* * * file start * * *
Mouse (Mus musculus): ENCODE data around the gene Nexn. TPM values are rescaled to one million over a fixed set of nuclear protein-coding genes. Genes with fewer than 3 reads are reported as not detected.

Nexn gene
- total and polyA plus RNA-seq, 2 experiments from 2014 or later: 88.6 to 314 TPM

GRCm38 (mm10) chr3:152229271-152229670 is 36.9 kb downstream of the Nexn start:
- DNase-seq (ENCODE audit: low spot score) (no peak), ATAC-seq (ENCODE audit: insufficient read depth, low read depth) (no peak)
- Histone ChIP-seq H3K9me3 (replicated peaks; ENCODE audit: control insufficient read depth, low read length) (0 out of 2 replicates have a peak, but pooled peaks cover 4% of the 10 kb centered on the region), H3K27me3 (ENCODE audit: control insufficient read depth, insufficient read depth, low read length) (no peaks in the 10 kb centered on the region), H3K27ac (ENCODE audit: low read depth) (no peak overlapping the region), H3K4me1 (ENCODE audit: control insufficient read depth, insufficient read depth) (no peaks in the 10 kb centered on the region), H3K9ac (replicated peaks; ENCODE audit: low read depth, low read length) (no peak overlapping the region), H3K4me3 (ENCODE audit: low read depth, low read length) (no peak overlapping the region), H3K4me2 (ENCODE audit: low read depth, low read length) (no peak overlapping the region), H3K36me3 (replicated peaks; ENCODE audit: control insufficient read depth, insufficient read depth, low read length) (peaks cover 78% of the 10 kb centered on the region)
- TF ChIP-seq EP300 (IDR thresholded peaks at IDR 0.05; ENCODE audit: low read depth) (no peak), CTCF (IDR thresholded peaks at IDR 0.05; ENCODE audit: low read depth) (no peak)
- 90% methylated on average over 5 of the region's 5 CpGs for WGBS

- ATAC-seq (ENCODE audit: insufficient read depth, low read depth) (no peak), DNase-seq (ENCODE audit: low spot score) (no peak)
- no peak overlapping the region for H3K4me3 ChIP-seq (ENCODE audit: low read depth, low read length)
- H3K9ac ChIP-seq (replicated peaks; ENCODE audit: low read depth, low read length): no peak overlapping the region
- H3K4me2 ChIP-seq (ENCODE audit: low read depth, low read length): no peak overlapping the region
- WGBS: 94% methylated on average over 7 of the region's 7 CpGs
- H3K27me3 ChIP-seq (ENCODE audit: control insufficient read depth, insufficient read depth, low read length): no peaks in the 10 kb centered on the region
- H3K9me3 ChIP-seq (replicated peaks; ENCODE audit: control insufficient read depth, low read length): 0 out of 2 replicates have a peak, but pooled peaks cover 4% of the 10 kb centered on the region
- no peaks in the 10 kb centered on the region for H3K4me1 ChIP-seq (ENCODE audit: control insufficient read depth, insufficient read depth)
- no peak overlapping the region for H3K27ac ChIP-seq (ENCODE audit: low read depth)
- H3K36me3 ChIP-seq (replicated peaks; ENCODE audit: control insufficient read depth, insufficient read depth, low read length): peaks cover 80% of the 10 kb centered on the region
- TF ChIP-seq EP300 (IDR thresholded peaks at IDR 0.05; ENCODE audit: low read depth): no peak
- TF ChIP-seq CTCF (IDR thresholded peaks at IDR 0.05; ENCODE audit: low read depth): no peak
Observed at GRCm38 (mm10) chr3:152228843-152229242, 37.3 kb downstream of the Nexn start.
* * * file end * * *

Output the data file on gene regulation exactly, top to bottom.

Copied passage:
Mouse (Mus musculus): ENCODE data around the gene Nexn. TPM values are rescaled to one million over a fixed set of nuclear protein-coding genes. Genes with fewer than 3 reads are reported as not detected.

Nexn gene
- total and polyA plus RNA-seq, 2 experiments from 2014 or later: 88.6 to 314 TPM

GRCm38 (mm10) chr3:152229271-152229670 is 36.9 kb downstream of the Nexn start:
- DNase-seq (ENCODE audit: low spot score) (no peak), ATAC-seq (ENCODE audit: insufficient read depth, low read depth) (no peak)
- Histone ChIP-seq H3K9me3 (replicated peaks; ENCODE audit: control insufficient read depth, low read length) (0 out of 2 replicates have a peak, but pooled peaks cover 4% of the 10 kb centered on the region), H3K27me3 (ENCODE audit: control insufficient read depth, insufficient read depth, low read length) (no peaks in the 10 kb centered on the region), H3K27ac (ENCODE audit: low read depth) (no peak overlapping the region), H3K4me1 (ENCODE audit: control insufficient read depth, insufficient read depth) (no peaks in the 10 kb centered on the region), H3K9ac (replicated peaks; ENCODE audit: low read depth, low read length) (no peak overlapping the region), H3K4me3 (ENCODE audit: low read depth, low read length) (no peak overlapping the region), H3K4me2 (ENCODE audit: low read depth, low read length) (no peak overlapping the region), H3K36me3 (replicated peaks; ENCODE audit: control insufficient read depth, insufficient read depth, low read length) (peaks cover 78% of the 10 kb centered on the region)
- TF ChIP-seq EP300 (IDR thresholded peaks at IDR 0.05; ENCODE audit: low read depth) (no peak), CTCF (IDR thresholded peaks at IDR 0.05; ENCODE audit: low read depth) (no peak)
- 90% methylated on average over 5 of the region's 5 CpGs for WGBS

- ATAC-seq (ENCODE audit: insufficient read depth, low read depth) (no peak), DNase-seq (ENCODE audit: low spot score) (no peak)
- no peak overlapping the region for H3K4me3 ChIP-seq (ENCODE audit: low read depth, low read length)
- H3K9ac ChIP-seq (replicated peaks; ENCODE audit: low read depth, low read length): no peak overlapping the region
- H3K4me2 ChIP-seq (ENCODE audit: low read depth, low read length): no peak overlapping the region
- WGBS: 94% methylated on average over 7 of the region's 7 CpGs
- H3K27me3 ChIP-seq (ENCODE audit: control insufficient read depth, insufficient read depth, low read length): no peaks in the 10 kb centered on the region
- H3K9me3 ChIP-seq (replicated peaks; ENCODE audit: control insufficient read depth, low read length): 0 out of 2 replicates have a peak, but pooled peaks cover 4% of the 10 kb centered on the region
- no peaks in the 10 kb centered on the region for H3K4me1 ChIP-seq (ENCODE audit: control insufficient read depth, insufficient read depth)
- no peak overlapping the region for H3K27ac ChIP-seq (ENCODE audit: low read depth)
- H3K36me3 ChIP-seq (replicated peaks; ENCODE audit: control insufficient read depth, insufficient read depth, low read length): peaks cover 80% of the 10 kb centered on the region
- TF ChIP-seq EP300 (IDR thresholded peaks at IDR 0.05; ENCODE audit: low read depth): no peak
- TF ChIP-seq CTCF (IDR thresholded peaks at IDR 0.05; ENCODE audit: low read depth): no peak
Observed at GRCm38 (mm10) chr3:152228843-152229242, 37.3 kb downstream of the Nexn start.